The One I Love is a clever, lightweight amuse-bouche of a movie built around a conceit that can’t be talked about in any detail without unraveling the whole thing. Let’s just say it might have been something worthy of a Twilight Zone episode if Rod Serling were an indie filmmaker in the 21st century.
Mark Duplass and Elisabeth Moss are Ethan and Sophie, a Southern California couple in the throes of marital upheaval. He has cheated on her, has apologized and wants to move on. She can’t let it go that easily. That’s the dilemma they’re faced with when we first meet them in the office of their therapist, played by Ted Danson.
The counselor suggests they go away together to reconnect, and he knows just the right place, a getaway in nearby Ojai, Calif., where he sends a lot of his clients. They take him up on his suggestion and the sprawling property seems idyllic, but what’s up with that guest house in the back? Does someone live there? Can anyone just go in there?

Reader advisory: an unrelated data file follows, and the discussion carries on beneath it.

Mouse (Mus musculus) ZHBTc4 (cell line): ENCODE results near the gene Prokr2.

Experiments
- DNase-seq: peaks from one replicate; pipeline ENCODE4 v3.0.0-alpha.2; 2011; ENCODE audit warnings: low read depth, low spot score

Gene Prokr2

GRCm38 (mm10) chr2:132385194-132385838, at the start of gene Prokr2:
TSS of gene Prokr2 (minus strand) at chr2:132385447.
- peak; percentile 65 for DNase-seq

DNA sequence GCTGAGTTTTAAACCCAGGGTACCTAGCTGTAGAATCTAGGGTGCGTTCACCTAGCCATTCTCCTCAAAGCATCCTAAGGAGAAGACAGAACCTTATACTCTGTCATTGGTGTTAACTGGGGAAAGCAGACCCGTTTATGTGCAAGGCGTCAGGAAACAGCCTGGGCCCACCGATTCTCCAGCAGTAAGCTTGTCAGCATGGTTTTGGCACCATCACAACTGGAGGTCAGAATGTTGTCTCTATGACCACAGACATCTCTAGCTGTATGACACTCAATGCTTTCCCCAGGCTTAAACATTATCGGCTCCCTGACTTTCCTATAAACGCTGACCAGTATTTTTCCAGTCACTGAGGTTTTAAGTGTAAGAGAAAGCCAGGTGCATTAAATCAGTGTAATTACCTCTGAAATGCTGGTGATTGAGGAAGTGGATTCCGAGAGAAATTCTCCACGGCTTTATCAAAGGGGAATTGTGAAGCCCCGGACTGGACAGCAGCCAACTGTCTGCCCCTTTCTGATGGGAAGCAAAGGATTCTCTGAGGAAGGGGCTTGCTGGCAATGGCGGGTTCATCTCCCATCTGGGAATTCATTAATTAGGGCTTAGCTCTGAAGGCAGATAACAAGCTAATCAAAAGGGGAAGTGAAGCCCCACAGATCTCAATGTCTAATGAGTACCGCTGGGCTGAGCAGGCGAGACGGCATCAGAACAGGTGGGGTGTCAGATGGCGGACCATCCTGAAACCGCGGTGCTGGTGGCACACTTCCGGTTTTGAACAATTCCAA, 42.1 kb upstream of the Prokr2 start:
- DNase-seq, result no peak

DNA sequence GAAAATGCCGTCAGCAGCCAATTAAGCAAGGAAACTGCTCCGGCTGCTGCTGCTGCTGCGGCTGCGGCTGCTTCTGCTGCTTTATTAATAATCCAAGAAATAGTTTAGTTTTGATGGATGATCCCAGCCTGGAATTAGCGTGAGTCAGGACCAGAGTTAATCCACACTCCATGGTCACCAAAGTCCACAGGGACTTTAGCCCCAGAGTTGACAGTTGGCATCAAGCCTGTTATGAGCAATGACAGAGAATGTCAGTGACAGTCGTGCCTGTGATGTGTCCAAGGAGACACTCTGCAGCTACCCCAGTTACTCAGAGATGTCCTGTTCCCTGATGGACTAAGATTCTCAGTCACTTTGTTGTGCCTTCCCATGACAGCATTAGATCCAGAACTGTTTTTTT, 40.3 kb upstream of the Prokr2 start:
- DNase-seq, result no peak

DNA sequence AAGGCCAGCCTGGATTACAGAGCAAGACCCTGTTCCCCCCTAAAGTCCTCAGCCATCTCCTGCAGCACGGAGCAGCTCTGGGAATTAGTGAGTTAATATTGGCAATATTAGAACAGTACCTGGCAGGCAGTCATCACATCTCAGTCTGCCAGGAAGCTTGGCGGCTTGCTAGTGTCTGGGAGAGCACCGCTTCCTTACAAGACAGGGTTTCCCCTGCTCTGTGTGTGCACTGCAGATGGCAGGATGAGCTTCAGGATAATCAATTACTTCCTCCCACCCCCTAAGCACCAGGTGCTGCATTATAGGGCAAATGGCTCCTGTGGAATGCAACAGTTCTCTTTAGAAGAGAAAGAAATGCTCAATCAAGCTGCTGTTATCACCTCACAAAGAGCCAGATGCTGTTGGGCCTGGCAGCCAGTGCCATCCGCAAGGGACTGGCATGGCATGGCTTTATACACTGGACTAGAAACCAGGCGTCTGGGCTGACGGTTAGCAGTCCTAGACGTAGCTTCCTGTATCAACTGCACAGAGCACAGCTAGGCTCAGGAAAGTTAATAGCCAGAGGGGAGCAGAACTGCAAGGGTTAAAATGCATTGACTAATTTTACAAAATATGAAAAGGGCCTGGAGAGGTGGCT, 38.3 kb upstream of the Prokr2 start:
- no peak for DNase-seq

If this were a horror movie, viewers might have some idea what to expect because, yeah, going into the guest house might not be the smartest move. But it’s not a horror film, and first-time features director Charlie McDowell, along with writer Justin Lader, who’s also making his feature debut, manage to build the mystery and tension, at least in the film’s first half.
Duplass — known as both a director ( The Puffy Chair, Cyrus, Jeff Who Lives at Home) and actor ( Safety Not Guaranteed) — is effective as the middle-class guy-next-door who sees his marriage slipping away. Moss, too, personifies a woman who’s hurting.
However, once the twist is out of the bag and the film plays out, The One I Love becomes a bit repetitive and anticlimactic. The finale also raises unanswered questions that will leave many frustrated.
Still, The One I Love is an impressive calling card from a young director.
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